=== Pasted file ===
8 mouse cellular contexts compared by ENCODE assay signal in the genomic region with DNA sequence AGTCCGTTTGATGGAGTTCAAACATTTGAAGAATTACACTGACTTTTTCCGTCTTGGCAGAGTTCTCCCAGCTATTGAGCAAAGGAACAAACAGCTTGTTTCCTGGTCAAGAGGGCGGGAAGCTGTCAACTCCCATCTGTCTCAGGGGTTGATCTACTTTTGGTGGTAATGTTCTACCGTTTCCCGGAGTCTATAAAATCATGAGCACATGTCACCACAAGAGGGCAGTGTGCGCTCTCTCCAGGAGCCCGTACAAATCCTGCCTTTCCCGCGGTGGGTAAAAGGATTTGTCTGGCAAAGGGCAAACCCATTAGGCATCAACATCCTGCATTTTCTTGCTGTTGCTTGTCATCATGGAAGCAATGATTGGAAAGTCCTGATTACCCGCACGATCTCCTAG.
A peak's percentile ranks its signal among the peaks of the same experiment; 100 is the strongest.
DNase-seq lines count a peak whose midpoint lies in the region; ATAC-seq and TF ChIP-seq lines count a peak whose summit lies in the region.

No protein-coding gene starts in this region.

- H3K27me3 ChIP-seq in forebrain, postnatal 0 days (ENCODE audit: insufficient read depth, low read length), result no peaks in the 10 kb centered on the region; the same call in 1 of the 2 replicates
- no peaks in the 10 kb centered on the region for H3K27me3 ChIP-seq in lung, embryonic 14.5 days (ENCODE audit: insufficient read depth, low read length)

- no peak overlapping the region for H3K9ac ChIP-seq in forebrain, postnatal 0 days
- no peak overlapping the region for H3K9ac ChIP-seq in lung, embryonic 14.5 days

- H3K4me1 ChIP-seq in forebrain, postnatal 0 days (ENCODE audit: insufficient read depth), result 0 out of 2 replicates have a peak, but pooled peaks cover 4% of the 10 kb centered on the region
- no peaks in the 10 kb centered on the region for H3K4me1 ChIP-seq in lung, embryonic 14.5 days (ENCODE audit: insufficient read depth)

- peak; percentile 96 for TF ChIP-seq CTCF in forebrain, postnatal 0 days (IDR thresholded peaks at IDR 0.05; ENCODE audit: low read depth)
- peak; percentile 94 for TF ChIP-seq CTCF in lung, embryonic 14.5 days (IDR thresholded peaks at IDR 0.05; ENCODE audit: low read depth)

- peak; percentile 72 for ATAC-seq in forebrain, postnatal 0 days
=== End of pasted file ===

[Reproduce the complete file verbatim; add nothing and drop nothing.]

8 mouse cellular contexts compared by ENCODE assay signal in the genomic region with DNA sequence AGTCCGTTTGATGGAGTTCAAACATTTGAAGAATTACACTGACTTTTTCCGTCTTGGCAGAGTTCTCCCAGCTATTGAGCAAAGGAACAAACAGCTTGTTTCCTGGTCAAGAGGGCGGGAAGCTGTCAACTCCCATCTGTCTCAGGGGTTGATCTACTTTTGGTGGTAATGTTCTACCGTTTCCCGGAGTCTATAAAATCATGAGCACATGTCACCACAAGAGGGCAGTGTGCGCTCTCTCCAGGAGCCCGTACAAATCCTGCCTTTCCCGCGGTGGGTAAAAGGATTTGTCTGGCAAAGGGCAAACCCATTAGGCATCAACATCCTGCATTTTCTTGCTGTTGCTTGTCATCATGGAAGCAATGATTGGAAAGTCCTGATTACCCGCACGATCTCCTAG.
A peak's percentile ranks its signal among the peaks of the same experiment; 100 is the strongest.
DNase-seq lines count a peak whose midpoint lies in the region; ATAC-seq and TF ChIP-seq lines count a peak whose summit lies in the region.

No protein-coding gene starts in this region.

- H3K27me3 ChIP-seq in forebrain, postnatal 0 days (ENCODE audit: insufficient read depth, low read length), result no peaks in the 10 kb centered on the region; the same call in 1 of the 2 replicates
- no peaks in the 10 kb centered on the region for H3K27me3 ChIP-seq in lung, embryonic 14.5 days (ENCODE audit: insufficient read depth, low read length)

- no peak overlapping the region for H3K9ac ChIP-seq in forebrain, postnatal 0 days
- no peak overlapping the region for H3K9ac ChIP-seq in lung, embryonic 14.5 days

- H3K4me1 ChIP-seq in forebrain, postnatal 0 days (ENCODE audit: insufficient read depth), result 0 out of 2 replicates have a peak, but pooled peaks cover 4% of the 10 kb centered on the region
- no peaks in the 10 kb centered on the region for H3K4me1 ChIP-seq in lung, embryonic 14.5 days (ENCODE audit: insufficient read depth)

- peak; percentile 96 for TF ChIP-seq CTCF in forebrain, postnatal 0 days (IDR thresholded peaks at IDR 0.05; ENCODE audit: low read depth)
- peak; percentile 94 for TF ChIP-seq CTCF in lung, embryonic 14.5 days (IDR thresholded peaks at IDR 0.05; ENCODE audit: low read depth)

- peak; percentile 72 for ATAC-seq in forebrain, postnatal 0 days